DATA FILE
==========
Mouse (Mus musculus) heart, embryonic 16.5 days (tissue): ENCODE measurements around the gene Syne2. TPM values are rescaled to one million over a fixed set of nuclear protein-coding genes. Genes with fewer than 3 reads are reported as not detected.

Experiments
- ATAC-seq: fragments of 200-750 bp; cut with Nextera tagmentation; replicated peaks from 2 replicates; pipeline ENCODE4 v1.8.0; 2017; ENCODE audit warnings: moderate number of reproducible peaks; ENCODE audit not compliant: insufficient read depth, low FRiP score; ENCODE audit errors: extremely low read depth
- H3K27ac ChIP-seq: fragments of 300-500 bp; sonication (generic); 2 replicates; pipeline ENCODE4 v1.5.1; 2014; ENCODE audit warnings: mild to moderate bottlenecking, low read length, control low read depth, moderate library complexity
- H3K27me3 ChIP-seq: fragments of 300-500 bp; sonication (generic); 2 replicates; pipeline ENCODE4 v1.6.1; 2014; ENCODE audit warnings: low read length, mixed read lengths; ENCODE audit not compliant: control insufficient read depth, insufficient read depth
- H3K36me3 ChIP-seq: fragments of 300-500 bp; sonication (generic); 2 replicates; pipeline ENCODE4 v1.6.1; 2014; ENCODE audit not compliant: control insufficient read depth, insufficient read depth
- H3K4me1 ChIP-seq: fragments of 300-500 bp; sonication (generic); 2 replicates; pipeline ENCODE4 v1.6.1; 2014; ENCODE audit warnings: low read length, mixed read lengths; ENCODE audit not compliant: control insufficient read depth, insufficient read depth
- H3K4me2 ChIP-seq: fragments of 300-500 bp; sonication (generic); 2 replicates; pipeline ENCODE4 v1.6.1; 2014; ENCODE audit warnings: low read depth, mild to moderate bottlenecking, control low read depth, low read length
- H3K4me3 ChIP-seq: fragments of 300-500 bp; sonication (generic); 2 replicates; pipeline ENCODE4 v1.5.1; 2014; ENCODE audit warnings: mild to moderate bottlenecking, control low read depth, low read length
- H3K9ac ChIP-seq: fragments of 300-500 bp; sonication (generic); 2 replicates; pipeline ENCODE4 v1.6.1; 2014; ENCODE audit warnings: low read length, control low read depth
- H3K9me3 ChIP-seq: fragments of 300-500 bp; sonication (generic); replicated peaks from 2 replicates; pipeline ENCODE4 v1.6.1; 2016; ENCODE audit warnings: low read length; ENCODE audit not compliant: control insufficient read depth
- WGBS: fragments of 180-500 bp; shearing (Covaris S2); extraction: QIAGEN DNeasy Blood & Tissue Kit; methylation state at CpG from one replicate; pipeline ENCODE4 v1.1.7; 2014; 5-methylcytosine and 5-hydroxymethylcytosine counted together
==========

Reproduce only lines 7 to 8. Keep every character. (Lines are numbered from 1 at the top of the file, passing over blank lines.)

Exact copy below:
- H3K4me1 ChIP-seq: fragments of 300-500 bp; sonication (generic); 2 replicates; pipeline ENCODE4 v1.6.1; 2014; ENCODE audit warnings: low read length, mixed read lengths; ENCODE audit not compliant: control insufficient read depth, insufficient read depth
- H3K4me2 ChIP-seq: fragments of 300-500 bp; sonication (generic); 2 replicates; pipeline ENCODE4 v1.6.1; 2014; ENCODE audit warnings: low read depth, mild to moderate bottlenecking, control low read depth, low read length